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G protein-coupled receptor (GPCR) kinases (GRKs) are best known for their role in homologous desensitization of GPCRs. GRKs phosphorylate activated receptors and promote high affinity binding of arrestins, which precludes G protein coupling. GRKs have a multidomain structure, with the kinase domain inserted into a loop of a regulator of G protein signaling homology domain. Unlike many other kinases, GRKs do not need to be phosphorylated in their activation loop to achieve an activated state. Instead, they are directly activated by docking with active GPCRs. In this manner they are able to selectively phosphorylate Ser/Thr residues on only the activated form of the receptor, unlike related kinases such as protein kinase A. GRKs also phosphorylate a variety of non-GPCR substrates and regulate several signaling pathways via direct interactions with other proteins in a phosphorylation-independent manner. Multiple GRK subtypes are present in virtually every animal cell, with the highest expression levels found in neurons, with their extensive and complex signal regulation. Insufficient or excessive GRK activity was implicated in a variety of human disorders, ranging from heart failure to depression to Parkinson’s disease. As key regulators of GPCR-dependent and -independent signaling pathways, GRKs are emerging drug targets and promising molecular tools for therapy. Targeted modulation of expression and/or of activity of several GRK isoforms for therapeutic purposes was recently validated in cardiac disorders and Parkinson’s disease.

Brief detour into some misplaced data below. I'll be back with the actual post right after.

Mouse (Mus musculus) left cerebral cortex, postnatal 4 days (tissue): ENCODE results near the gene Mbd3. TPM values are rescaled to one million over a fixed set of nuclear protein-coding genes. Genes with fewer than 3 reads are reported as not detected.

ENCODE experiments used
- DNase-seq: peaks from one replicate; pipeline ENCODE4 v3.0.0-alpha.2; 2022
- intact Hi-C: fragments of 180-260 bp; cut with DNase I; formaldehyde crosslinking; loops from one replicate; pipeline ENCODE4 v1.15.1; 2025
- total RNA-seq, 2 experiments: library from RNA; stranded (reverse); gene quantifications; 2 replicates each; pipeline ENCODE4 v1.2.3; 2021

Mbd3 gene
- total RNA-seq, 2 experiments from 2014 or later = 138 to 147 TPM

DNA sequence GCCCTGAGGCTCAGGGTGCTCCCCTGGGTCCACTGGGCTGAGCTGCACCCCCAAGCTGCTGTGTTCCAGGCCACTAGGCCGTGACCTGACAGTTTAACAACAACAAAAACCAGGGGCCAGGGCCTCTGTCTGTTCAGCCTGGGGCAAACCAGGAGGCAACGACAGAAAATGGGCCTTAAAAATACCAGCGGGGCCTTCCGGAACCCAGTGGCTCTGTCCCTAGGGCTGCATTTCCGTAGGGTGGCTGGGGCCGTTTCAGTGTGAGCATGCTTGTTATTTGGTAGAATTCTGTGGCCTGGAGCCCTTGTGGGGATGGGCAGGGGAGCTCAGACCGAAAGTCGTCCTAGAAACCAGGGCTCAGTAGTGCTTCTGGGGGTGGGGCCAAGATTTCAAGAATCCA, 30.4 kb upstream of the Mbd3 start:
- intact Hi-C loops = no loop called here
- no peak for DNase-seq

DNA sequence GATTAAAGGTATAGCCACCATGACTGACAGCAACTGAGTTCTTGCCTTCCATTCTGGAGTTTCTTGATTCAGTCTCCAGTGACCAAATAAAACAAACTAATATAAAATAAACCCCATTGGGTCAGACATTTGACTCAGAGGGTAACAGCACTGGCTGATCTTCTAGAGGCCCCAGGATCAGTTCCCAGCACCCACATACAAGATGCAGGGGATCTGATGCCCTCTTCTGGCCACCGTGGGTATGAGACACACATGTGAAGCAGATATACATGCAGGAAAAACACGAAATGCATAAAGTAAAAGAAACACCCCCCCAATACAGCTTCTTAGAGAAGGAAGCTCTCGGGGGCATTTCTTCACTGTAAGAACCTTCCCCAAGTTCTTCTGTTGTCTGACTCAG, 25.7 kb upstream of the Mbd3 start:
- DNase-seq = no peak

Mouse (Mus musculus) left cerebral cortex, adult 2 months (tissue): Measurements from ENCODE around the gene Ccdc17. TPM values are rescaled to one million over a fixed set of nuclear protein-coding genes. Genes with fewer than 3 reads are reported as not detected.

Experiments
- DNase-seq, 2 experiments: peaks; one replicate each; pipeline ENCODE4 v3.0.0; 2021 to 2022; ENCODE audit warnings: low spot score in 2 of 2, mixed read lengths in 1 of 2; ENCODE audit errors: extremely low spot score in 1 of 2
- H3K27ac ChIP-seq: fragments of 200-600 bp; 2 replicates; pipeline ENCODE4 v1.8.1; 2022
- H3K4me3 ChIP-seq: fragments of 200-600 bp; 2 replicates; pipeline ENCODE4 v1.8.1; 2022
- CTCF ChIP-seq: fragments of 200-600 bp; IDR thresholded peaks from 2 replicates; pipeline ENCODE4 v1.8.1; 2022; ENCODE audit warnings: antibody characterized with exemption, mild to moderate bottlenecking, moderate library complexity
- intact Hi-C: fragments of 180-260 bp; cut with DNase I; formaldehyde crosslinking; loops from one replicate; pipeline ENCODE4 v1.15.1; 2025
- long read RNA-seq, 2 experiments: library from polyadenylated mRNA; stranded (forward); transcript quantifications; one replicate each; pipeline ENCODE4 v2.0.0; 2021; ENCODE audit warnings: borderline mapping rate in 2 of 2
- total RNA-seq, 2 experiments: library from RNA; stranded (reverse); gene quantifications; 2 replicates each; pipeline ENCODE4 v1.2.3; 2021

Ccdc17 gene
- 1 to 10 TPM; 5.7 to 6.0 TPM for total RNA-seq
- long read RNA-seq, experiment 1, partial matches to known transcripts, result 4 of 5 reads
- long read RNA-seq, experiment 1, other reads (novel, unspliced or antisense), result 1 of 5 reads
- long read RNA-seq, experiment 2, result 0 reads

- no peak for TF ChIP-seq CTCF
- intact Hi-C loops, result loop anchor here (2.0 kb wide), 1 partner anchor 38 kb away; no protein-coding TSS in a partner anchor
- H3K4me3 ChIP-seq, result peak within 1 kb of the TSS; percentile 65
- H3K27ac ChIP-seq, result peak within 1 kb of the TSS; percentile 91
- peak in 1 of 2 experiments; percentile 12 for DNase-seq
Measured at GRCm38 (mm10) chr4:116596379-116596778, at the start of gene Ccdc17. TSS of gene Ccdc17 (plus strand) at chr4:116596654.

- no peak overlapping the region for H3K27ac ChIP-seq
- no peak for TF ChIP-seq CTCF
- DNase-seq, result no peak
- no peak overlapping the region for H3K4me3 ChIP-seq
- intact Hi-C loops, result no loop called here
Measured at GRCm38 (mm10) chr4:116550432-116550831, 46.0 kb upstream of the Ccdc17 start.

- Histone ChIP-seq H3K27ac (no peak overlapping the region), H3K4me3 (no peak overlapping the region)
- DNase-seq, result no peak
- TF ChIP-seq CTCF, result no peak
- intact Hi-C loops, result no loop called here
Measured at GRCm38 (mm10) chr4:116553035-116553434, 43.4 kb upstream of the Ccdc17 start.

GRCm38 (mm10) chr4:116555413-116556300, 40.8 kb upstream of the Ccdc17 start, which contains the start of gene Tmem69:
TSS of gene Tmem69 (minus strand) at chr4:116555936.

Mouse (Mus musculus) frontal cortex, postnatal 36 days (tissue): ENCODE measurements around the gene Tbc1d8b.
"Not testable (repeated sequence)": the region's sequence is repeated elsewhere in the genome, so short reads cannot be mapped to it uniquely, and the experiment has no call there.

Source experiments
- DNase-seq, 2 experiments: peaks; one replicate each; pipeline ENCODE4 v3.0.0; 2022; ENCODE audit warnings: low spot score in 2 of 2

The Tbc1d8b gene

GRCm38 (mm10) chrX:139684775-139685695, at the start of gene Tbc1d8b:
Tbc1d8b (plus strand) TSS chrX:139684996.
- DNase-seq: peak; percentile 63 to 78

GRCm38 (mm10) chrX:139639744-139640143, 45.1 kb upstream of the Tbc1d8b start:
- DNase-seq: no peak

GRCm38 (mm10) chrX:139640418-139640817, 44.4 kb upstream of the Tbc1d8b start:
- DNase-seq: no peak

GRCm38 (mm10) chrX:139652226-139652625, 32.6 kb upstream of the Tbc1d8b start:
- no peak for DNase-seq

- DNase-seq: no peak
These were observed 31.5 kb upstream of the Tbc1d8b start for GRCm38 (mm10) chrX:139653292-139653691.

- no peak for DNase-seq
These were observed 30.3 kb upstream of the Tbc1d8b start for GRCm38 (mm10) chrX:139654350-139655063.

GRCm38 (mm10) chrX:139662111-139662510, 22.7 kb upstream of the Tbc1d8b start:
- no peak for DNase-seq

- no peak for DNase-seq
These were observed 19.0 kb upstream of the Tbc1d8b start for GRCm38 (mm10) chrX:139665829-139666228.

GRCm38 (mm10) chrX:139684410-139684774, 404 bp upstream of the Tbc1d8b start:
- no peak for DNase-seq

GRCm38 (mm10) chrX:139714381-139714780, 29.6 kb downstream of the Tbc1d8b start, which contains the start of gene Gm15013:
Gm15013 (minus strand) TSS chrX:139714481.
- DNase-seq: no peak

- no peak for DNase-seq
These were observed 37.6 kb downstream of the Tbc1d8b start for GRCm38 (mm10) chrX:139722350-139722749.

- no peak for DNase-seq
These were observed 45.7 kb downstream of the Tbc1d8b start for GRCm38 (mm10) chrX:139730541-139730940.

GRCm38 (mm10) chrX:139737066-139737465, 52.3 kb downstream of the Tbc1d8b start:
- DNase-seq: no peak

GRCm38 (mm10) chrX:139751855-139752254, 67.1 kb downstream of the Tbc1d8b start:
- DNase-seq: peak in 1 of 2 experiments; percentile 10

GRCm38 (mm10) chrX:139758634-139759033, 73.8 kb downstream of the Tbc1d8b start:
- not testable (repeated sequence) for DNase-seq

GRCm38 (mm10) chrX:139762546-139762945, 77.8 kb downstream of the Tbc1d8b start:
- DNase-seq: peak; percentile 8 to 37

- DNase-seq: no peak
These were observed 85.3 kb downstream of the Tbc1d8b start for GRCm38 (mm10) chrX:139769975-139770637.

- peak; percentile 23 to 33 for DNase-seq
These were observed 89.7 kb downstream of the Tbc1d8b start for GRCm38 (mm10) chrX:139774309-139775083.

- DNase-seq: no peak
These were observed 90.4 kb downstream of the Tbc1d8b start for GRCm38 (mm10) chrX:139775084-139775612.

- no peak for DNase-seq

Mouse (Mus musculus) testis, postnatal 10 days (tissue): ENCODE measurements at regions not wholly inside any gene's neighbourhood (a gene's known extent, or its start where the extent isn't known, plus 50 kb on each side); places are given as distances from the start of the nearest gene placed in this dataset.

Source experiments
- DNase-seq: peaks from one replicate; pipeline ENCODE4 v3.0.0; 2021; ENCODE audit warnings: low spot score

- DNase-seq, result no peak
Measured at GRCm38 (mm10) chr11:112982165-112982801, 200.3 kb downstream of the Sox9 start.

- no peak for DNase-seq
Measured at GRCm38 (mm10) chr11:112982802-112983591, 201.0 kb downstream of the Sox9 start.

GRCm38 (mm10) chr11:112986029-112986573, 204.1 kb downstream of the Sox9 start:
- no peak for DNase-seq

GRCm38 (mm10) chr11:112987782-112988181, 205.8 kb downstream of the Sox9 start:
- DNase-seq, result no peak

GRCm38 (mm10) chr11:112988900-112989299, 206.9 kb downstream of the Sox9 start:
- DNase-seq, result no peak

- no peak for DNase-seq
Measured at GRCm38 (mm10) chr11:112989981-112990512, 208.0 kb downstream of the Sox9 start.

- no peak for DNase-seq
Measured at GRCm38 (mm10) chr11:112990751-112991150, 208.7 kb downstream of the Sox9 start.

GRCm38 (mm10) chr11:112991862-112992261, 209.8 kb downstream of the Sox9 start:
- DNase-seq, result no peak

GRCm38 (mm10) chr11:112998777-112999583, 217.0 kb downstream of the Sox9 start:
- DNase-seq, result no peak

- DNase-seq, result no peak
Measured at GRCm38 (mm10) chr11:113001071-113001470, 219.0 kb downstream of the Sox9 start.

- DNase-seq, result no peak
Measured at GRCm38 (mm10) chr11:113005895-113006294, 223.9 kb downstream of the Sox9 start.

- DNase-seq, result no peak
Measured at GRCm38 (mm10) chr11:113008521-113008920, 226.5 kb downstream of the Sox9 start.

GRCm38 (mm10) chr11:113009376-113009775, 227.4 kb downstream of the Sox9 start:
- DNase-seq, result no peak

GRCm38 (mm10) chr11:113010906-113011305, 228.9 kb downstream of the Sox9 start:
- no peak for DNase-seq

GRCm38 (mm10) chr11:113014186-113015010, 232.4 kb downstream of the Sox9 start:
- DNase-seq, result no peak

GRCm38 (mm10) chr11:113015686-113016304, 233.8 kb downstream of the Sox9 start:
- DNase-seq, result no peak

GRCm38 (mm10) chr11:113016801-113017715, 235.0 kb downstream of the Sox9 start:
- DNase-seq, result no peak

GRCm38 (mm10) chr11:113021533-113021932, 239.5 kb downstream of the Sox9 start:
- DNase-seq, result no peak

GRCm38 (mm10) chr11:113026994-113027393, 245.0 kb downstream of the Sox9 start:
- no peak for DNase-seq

Signaling via G protein-coupled receptors (GPCR) is terminated by a remarkably uniform two-step mechanism: a GPCR kinase (GRK) phosphorylates the active receptor, converting it into a target for high affinity binding of arrestin. Bound arrestin shields the cytoplasmic surface of the receptor, precluding G protein binding and activation (Wilden, 1995; Krupnick et al., 1997).